Parking Downtown? You’re Paying the Highest Monthly Rates in All of Canada

Posted by Alan Zunec on Friday, April 4th, 2014 at 2:45pm.

New York has the highest monthly parking rates in North America. No surprise. It’s so crazy in the Big Apple that cars are parked in buildings that have stacked parking spaces. Think of it as a bunch of lockers but they’re big enough to hold cars. An elevator takes the car to and from its designated monthly spot while the owner looks on from below. Seems almost space age, doesn’t it?

Calgary may not have the car cubby-holes, at least not yet, but it does hold the distinction of having the highest downtown monthly parking rates in Canada. The city is also number two in North America, right behind space age New York. A recent survey found that the average cost of a monthly parking spot in Calgary was $473.

That same survey looked at 12 of Canada’s major metro areas and found a national average of $251 per month. Calgary is nearly double. Other cities with sky-high parking rates include Montreal at $344 per month, Toronto at $315 per month, Edmonton coming in at $306 per month and Vancouver, where parking your wheels runs roughly $302 per month. Cushman & Wakeman, the company producing the survey, did not have the actual dollar amount for New York, it’s an estimate.

It seems in Calgary homes are not the only things in short supply. Available monthly car rental spaces are hard to find. When you do find one or two, expect prices to be nowhere near the levels found just a few short years ago. Landlords, noting the tight market, are doing their best to cash in.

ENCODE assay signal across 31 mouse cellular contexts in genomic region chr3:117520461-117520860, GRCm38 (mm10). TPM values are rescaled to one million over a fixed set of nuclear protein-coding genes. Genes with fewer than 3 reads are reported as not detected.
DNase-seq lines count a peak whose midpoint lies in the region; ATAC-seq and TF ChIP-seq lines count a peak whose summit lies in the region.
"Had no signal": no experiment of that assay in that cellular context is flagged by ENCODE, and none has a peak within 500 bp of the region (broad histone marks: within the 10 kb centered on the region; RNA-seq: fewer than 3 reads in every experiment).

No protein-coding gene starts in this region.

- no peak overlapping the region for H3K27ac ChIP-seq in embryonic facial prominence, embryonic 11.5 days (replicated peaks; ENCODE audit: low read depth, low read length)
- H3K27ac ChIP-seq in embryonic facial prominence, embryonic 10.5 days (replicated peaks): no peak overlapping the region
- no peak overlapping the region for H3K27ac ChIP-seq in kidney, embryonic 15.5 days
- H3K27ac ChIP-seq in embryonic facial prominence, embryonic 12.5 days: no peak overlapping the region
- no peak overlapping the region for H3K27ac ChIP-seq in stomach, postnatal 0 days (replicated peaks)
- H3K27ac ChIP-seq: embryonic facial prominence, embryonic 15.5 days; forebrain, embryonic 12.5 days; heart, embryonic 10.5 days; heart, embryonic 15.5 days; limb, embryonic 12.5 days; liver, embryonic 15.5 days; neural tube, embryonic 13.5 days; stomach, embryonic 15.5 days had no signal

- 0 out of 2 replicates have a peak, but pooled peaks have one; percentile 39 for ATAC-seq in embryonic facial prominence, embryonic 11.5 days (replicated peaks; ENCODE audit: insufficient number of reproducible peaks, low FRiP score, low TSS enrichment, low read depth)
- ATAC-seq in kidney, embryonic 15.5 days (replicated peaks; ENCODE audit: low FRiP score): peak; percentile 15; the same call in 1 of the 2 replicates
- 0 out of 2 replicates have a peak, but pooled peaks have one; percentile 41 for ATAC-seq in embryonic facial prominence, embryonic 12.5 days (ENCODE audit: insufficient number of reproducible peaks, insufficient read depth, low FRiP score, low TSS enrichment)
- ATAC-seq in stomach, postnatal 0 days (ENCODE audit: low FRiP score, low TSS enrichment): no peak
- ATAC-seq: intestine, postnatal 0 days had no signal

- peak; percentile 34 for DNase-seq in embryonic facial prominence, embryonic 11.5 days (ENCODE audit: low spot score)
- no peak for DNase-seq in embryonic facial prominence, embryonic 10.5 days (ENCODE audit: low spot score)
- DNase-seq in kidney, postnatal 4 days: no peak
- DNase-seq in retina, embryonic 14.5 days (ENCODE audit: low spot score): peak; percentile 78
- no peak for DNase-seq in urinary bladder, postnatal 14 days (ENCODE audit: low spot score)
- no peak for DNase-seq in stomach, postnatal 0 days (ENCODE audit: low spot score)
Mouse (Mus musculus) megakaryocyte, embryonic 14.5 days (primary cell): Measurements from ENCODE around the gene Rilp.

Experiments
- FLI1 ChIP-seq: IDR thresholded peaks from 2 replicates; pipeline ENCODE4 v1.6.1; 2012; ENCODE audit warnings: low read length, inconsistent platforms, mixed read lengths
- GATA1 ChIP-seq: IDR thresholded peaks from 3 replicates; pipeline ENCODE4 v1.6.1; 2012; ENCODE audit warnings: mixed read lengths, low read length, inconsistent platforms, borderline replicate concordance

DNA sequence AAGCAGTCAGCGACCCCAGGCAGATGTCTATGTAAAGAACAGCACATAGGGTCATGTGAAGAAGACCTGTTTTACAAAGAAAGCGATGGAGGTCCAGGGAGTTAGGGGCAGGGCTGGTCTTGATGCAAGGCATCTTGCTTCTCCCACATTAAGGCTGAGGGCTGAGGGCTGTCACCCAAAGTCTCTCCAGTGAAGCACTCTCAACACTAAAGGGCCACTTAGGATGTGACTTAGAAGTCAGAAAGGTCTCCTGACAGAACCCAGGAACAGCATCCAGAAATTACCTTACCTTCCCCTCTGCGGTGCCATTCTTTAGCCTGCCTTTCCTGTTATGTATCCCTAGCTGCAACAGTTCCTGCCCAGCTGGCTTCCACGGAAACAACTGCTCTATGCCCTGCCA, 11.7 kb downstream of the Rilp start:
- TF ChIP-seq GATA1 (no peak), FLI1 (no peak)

Logic says that there will come a time and a price where drivers will say “forget it’ and turn to other means of getting to work. Either that or companies will move out of the downtown core into the suburbs where real estate and parking spaces are not at such a premium. Imperial Oil already made that move and now operates out of Quarry Park.
An improved public transit system would help workers avoid the high cost of parking but that must come largely from the city fathers. The government should also consider the effect that parking rates could have on tourism. Some attractions and restaurants may be avoided because it’s either too hard to find parking or the cost is too great. Most of these parkers come into the short-term parking category, overseen by the Calgary Downtown Association.

Another contributor to the lack of available parking is the newly embraced Calgary Environmental parking policy. Any new buildings going up are restricted in how much space they can devote to parking. There are two sides to that story. One is the fewer parking stalls issue; the other is the push to get consumers into the public transit system. Environmentally that is the smarter option but in a city where the suburbs are fanning out farther and farther this may not be practical for everyone. Those most likely to use public transit live in the downtown core or surrounding neighbourhoods. People living in the outer suburbs either don’t have public service yet or find that it’s much faster to commute by car.  Besides, in a city that owes much of its prosperity to the production of oil, it’s kind of hard to get people to give up their wheels.

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